Capital gains changes could have ‘irreversible’ effects, business groups warn

Click to play video: 'Trudeau government ‘committed’ to capital gains tax changes: Freeland'
Trudeau government ‘committed’ to capital gains tax changes: Freeland
WATCH - Trudeau government ‘committed’ to capital gains tax changes: Freeland – Apr 30, 2024

Business groups are warning Finance Minister Chrystia Freeland that increasing Canada’s capital gains inclusion rate will have “significant knock-on impacts” if implemented with possible “irreversible repercussions.”

Six of the country’s largest industry organizations wrote in an open letter to Freeland Thursday that the proposed hike will impede economic growth and come at the expense of future generations.

“Put simply, this measure will limit opportunities for all generations and make Canada a less competitive, and less innovative nation,” the letter said.

“While this proposed measure attempts to provide a solution to Canada’s deficit, it is shortsighted and complex, and it sows division at a time when we need a Team Canada approach to economic growth.”

The letter was signed by the heads of the Canadian Chamber of Commerce, the Canadian Federation for Independent Business, Canadian Manufacturers and Exporters, the Canadian Venture Capital and Private Equity Association (CVCA), the Canadian Franchise Association and Canadian Canola Growers Association.

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Click to play video: 'Business News: Impact of capital gains tax changes'
Business News: Impact of capital gains tax changes

Freeland tabled the federal government’s 2024 Budget on April 16, which included a proposal to raise the inclusion rate — the portion of capital gains on which tax is paid — to 66.7 per cent for individuals realizing more than $250,000 in capital gains annually.

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The changes would also apply to all annual capital gains realized by corporations and trusts.

While not included in the budget implementation bill, Freeland told reporters on April 30 that the legislation for capital gains tax changes is still coming, and the Liberals are committed to implementing it on the budget’s planned June 25 date.

“We are very committed to the capital gains measures that we put forward in the budget,” she said during a press conference in Ottawa.

Part of Budget 2024 aims to address Canada’s growing productivity crisis by providing additional support to businesses. The business groups’ letter says there are positive measures in the budget that will help small businesses, such as increasing the Lifetime Capital Gains Exemption to $1.25 million. But bumping the inclusion rate to nearly 67 per cent on some capital gains is “deeply concerning” for Canada’s “business community writ large.”

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“At a time when we are already urgently struggling to reignite our nation’s lagging productivity, increasing taxes on productive investments and throttling Canadian potential will have profound, long-lasting and potentially irreversible repercussions,” it says.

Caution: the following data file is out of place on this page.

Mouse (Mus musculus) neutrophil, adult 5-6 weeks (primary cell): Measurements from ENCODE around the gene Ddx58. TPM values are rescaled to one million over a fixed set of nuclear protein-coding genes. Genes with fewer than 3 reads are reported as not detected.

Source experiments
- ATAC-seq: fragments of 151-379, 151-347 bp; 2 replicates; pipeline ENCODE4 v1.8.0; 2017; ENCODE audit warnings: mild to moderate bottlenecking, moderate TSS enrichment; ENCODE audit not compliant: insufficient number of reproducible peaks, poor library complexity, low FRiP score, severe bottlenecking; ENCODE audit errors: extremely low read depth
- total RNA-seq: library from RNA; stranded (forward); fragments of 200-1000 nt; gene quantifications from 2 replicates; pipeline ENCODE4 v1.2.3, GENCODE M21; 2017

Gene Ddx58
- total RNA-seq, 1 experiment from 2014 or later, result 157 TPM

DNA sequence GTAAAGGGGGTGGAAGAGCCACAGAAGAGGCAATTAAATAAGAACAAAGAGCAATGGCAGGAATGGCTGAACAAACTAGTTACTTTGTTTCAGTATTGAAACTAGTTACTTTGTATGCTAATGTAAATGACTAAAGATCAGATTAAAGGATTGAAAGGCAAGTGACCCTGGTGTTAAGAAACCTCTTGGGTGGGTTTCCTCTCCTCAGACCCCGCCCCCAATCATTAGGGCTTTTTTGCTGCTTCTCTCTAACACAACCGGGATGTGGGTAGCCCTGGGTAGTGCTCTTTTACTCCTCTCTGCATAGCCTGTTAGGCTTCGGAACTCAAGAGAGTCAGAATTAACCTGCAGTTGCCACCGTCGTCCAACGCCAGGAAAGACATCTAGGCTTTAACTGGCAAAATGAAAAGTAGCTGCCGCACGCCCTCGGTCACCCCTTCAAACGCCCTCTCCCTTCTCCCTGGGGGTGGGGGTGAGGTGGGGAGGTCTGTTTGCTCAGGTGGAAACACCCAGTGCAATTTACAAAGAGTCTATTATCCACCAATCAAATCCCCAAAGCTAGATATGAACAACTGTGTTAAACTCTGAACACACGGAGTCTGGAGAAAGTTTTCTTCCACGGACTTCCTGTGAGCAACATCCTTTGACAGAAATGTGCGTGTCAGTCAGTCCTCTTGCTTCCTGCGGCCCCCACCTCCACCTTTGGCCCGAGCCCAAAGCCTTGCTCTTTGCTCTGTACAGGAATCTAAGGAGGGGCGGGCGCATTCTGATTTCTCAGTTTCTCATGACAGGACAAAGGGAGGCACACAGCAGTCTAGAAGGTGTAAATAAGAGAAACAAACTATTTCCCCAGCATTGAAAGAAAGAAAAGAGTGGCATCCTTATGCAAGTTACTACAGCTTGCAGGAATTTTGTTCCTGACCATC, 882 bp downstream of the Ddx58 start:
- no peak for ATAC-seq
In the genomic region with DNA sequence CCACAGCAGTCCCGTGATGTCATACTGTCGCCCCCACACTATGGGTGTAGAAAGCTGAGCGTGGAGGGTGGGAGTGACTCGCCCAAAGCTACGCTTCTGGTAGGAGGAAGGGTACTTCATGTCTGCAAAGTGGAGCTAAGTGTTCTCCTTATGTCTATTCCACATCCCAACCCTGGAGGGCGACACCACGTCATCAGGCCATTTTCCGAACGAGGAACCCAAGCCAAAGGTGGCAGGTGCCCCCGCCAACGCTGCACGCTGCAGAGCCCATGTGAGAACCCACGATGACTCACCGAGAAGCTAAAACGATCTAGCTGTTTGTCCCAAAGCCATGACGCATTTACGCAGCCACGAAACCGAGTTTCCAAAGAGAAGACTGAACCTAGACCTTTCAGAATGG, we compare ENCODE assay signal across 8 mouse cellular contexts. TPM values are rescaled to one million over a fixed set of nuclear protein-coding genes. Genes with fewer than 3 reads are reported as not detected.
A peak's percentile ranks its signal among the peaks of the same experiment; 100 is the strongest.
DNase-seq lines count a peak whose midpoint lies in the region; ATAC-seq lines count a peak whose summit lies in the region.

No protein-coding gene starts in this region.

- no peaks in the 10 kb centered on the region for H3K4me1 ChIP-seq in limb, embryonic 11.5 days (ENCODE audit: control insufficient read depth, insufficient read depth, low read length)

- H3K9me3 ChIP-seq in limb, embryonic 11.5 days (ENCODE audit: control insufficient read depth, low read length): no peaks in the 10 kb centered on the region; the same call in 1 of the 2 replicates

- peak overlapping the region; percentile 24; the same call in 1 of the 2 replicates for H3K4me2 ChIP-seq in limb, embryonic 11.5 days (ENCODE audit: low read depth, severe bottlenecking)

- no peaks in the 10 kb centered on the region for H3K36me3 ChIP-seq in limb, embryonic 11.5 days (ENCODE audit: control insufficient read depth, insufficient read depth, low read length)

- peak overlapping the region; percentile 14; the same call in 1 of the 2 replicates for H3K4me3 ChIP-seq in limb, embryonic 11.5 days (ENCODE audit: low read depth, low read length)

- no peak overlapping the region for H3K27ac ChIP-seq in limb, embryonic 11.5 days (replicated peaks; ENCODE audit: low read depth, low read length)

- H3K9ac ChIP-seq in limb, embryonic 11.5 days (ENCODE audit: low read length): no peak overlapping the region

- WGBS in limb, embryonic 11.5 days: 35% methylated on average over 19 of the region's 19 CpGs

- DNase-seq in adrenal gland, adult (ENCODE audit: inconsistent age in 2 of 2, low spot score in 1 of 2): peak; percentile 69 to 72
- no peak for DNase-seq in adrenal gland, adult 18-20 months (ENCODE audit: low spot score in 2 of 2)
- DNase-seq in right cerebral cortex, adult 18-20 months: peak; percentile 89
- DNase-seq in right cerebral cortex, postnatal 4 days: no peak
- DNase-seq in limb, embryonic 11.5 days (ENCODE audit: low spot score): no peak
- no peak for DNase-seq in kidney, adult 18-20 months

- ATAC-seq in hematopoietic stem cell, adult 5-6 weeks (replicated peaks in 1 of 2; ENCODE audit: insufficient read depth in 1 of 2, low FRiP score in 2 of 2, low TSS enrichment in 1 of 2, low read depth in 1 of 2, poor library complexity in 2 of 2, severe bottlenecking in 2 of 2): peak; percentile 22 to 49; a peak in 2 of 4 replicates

Freeland and finance officials billed the move as a change to make taxation more equal.

But Freeland’s assertion that the tax change will only affect a small number of the wealthiest Canadians is “misleading,” the letter says.

“The effects of this tax hike will be borne by all Canadians, directly or indirectly,” it says.

Click to play video: '‘It’s absolutely right’: Freeland addresses capital gains tax adjustment concerns'
‘It’s absolutely right’: Freeland addresses capital gains tax adjustment concerns

The groups adds that the tax change will have significant “knock-on impacts” felt across the country, including limiting the creation of new companies and jobs, stifling growth of multi-generation businesses and reducing the availability of health-care practitioners.

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Doctors and medical associations began raising red flags about the capital gain increase soon after the budget was tabled, claiming it could affect recruitment and retention of physicians in Canada.

Freeland, who was asked about whether doctors should receive an exemption from the proposed changes at an event promoting Budget 2024 last month, focused on the high bar for individuals paying more on their capital gains profit.

“It is fair to ask those who are doing really well to contribute a little bit more,” she told reporters at the time.

The 2024 Budget ultimately promises fairness for every generation, but the letter issued Thursday argues increasing the capital gains inclusion rate will achieve the opposite.

“Generational fairness should consider the actions we are taking today at the expense of our future prosperity,” the letter says.

“At this important juncture, Canadians should be united around a common goal: increasing Canada’s economic opportunity.”

— with files from Global News’ Craig Lord and Sean Previl

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